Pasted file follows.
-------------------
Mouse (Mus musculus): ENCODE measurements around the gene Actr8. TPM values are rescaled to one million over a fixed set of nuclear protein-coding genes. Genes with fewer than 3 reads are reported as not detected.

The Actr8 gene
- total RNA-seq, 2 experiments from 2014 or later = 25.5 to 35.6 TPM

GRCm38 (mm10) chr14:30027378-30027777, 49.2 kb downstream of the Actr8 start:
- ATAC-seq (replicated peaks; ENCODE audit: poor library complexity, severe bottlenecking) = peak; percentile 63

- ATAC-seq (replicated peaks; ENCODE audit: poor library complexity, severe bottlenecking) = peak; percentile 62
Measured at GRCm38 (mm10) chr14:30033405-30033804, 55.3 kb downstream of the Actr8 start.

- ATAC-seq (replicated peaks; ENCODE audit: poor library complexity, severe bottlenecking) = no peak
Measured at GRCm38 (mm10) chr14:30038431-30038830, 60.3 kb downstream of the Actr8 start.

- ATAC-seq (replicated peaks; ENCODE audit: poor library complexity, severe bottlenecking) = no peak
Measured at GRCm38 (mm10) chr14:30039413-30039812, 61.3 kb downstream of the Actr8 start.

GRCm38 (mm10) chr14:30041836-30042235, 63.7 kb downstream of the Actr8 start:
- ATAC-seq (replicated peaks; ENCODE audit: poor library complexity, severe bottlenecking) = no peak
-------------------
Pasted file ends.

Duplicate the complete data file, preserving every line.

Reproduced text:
Mouse (Mus musculus): ENCODE measurements around the gene Actr8. TPM values are rescaled to one million over a fixed set of nuclear protein-coding genes. Genes with fewer than 3 reads are reported as not detected.

The Actr8 gene
- total RNA-seq, 2 experiments from 2014 or later = 25.5 to 35.6 TPM

GRCm38 (mm10) chr14:30027378-30027777, 49.2 kb downstream of the Actr8 start:
- ATAC-seq (replicated peaks; ENCODE audit: poor library complexity, severe bottlenecking) = peak; percentile 63

- ATAC-seq (replicated peaks; ENCODE audit: poor library complexity, severe bottlenecking) = peak; percentile 62
Measured at GRCm38 (mm10) chr14:30033405-30033804, 55.3 kb downstream of the Actr8 start.

- ATAC-seq (replicated peaks; ENCODE audit: poor library complexity, severe bottlenecking) = no peak
Measured at GRCm38 (mm10) chr14:30038431-30038830, 60.3 kb downstream of the Actr8 start.

- ATAC-seq (replicated peaks; ENCODE audit: poor library complexity, severe bottlenecking) = no peak
Measured at GRCm38 (mm10) chr14:30039413-30039812, 61.3 kb downstream of the Actr8 start.

GRCm38 (mm10) chr14:30041836-30042235, 63.7 kb downstream of the Actr8 start:
- ATAC-seq (replicated peaks; ENCODE audit: poor library complexity, severe bottlenecking) = no peak